What season of songs are you in?
If you were to search for famous quotations about music (and trust me I have) you would be able to tell pretty quickly that music is powerful. It seems to be able to express feelings and emotions we have few words for, it can bring refuge and comfort, joy and refreshing. People from generation to generation, from one end of the globe to the other end, have recognised the significance of music. From my own experience, music acts as my heart-cry. There is nothing like belting out a ballad in the car or in my bedroom. It is such a joy to dance and sing around in celebration. And there is something about finding a song, or a line, or a melody that sends shivers down your spine as it resonates with your heart.
My devotional life as a worship leader often includes taking note of the season of songs I am in. This is by no means a practice just for worship leaders, because it can be revelatory and powerful for anyone.
Firstly, what do I mean by a 'season of songs'? (This does just sound like more Christian jargon, but it is a helpful label to give to what I do.) 'Seasons' is one of my Dad's favourite words, but it is in reference to Ecclesiastes 3:1, 'There is a time for everything, and a season for every activity under the heavens' (NIV). Everyone in life faces and experiences change, and one of the best ways to describe it is by using the metaphor of seasons. The music I listen to, the songs I am playing and singing over and over again act as one of the best significations for me of what season I am in and where my heart is at. I make sure to take note or journal these songs, so I can look back and recognise the different season of songs I've been through, because knowing what songs are 'on repeat' helps me to understand my heart so much better. I can identify what my heart is crying out for, what my heart is rejoicing over, what my heart is broken for. I can identify what I am struggling with or what I am grasping, I can hear God speak to me through them and so often also hear the songs he is singing over me. And this does not have to be whole songs or loads of songs, sometimes it is just a line or two, a verse or chorus, but when I find something that resonates I take note and when it keeps creeping back I take note even more.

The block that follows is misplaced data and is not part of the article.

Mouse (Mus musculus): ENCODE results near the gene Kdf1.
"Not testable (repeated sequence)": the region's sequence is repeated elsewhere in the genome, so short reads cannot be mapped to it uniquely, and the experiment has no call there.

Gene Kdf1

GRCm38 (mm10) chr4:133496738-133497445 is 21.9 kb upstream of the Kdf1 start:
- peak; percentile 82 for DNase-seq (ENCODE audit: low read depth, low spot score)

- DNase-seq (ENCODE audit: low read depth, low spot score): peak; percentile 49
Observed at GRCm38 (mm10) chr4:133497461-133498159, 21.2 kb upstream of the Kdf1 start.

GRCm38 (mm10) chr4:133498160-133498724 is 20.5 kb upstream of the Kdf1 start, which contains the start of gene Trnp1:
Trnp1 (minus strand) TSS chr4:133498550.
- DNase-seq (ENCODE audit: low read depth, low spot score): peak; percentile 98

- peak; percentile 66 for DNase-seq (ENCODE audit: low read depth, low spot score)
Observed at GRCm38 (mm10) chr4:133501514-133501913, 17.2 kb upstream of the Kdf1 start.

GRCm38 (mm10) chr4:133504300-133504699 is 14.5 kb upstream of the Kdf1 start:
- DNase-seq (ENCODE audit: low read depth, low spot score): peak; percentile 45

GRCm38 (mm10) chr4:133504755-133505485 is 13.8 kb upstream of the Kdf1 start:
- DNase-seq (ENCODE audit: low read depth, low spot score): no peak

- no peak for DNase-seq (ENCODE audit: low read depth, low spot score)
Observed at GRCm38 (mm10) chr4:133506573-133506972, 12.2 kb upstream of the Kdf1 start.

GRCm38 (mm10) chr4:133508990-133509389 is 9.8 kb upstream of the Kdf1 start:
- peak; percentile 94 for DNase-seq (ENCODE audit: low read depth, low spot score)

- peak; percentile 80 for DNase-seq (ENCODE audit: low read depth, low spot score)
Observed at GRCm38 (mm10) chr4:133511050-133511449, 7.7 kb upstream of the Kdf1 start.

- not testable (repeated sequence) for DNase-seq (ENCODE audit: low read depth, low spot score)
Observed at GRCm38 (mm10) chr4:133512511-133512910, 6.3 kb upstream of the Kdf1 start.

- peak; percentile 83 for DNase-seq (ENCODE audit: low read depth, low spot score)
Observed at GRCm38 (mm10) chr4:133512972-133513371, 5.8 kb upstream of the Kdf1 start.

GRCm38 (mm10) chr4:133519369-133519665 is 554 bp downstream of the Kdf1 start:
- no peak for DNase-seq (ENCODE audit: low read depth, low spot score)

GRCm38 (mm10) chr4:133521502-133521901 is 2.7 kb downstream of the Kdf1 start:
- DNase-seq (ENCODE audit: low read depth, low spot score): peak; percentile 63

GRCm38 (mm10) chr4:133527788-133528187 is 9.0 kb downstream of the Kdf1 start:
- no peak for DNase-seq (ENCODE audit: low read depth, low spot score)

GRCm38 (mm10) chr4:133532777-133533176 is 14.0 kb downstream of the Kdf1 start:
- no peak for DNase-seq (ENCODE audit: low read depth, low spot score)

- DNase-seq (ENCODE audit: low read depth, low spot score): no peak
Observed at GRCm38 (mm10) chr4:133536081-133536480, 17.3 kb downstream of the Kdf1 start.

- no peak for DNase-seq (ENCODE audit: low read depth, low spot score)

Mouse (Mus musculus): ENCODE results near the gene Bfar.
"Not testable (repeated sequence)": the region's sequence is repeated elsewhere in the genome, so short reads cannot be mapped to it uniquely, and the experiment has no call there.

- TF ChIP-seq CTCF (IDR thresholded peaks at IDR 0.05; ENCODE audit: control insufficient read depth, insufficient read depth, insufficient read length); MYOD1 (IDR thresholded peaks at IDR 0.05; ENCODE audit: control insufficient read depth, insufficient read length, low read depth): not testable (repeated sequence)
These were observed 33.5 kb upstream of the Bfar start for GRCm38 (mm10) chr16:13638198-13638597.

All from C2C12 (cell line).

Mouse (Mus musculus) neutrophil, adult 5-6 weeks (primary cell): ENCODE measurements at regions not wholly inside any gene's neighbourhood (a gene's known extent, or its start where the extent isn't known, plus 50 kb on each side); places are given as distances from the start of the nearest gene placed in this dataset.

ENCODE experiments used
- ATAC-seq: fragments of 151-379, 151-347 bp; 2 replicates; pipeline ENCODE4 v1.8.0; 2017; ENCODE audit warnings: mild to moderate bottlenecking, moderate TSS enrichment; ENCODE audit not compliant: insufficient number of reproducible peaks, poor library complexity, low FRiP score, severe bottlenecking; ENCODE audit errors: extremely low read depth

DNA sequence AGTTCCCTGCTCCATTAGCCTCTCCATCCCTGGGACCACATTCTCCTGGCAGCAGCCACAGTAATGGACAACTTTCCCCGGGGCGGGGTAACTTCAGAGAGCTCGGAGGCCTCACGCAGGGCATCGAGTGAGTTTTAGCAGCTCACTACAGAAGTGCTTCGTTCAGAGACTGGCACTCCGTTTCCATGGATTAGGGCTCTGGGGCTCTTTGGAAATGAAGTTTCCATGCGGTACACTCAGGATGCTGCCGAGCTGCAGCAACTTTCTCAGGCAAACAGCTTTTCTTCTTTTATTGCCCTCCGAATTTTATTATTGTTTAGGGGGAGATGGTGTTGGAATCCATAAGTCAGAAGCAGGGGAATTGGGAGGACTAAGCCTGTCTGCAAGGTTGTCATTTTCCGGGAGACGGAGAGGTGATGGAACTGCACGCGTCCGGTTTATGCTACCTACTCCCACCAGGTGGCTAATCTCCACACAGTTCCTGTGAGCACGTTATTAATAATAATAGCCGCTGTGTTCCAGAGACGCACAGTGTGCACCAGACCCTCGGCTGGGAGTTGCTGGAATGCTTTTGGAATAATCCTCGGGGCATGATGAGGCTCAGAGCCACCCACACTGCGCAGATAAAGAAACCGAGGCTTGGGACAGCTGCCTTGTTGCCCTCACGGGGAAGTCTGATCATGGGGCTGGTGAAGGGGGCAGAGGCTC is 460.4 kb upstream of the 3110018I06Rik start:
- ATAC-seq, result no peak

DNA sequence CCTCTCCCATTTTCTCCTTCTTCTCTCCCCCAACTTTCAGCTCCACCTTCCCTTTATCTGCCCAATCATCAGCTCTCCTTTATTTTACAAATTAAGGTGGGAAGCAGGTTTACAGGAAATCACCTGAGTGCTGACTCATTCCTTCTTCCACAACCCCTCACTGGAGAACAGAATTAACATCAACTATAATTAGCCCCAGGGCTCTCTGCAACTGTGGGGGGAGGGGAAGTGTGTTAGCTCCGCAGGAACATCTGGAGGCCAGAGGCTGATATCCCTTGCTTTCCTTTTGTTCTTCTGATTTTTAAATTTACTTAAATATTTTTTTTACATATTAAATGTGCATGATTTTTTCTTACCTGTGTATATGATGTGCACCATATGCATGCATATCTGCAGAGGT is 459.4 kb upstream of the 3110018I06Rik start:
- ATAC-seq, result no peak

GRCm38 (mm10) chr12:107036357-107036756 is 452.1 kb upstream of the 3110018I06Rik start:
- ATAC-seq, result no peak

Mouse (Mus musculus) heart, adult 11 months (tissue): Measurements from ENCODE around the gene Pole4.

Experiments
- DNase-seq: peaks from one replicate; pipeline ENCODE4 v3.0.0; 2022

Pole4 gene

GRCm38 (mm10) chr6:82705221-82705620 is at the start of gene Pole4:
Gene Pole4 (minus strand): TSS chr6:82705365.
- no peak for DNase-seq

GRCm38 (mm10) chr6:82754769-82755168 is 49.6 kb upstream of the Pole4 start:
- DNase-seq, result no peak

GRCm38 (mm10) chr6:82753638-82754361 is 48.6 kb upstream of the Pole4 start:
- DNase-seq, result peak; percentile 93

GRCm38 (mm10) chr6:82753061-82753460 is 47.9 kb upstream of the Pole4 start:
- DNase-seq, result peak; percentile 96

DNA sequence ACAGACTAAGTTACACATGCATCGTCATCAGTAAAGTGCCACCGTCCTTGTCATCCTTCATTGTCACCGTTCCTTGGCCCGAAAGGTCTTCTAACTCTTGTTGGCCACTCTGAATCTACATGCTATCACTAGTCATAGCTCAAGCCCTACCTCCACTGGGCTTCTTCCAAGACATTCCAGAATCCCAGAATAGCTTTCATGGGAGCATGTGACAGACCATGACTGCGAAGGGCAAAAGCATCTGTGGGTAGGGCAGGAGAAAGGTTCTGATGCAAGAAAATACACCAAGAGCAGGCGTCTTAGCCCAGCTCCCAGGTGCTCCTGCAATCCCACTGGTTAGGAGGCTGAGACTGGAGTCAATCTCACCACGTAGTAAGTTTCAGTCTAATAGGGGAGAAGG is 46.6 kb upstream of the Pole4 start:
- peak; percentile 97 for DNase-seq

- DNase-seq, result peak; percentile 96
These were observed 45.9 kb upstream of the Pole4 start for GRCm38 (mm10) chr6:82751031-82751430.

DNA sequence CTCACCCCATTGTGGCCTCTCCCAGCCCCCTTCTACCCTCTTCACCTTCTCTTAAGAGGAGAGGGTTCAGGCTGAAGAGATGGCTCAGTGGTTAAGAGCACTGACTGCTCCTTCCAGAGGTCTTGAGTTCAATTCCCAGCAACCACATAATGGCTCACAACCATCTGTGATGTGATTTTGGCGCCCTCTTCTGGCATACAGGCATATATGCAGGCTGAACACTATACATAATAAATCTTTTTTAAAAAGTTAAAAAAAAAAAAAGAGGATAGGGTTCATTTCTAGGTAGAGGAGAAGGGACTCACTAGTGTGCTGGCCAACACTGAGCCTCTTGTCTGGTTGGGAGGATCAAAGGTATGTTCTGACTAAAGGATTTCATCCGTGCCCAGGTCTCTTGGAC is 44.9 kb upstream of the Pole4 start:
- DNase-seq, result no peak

I'll end with an example.
My Nan passed away unexpectedly last Summer and we were all very close to her. In many ways she was a mum to me. After she died, I was asked to play 10,000 reasons by Matt Redman at her funeral. 10,000 reasons was a worship song that had already been on repeat for me during my finals at uni. Every time I felt myself getting overwhelmed with revision or drawing closer to stress about exams, I would put this song on and soak it in. I'd be praying and reminding myself that 'whatever may pass and whatever lies before me' I could still be singing and praising my Father in heaven, because my grades didn't and wouldn't define me. The song reminded me of God's love and kind heart. The song placed the final term of my final year into the perspective of a life worshipping God, no matter what. I was apprehensive about leading it at the funeral, I knew of the emotional impact it could have on such a song. But it was right and I stood up on that day in front of family and friends and worshipped. I sang those words after my world had been well and truly shaken, when I couldn't yet fully conceive of the grief I would go through and the loss I would feel. For a few months after the funeral, I couldn't listen to that song without crying. Yet God has guided me back to it softly, because my heart is still crying out 'whatever may pass and whatever lies before me, let me be singing when the evening comes'.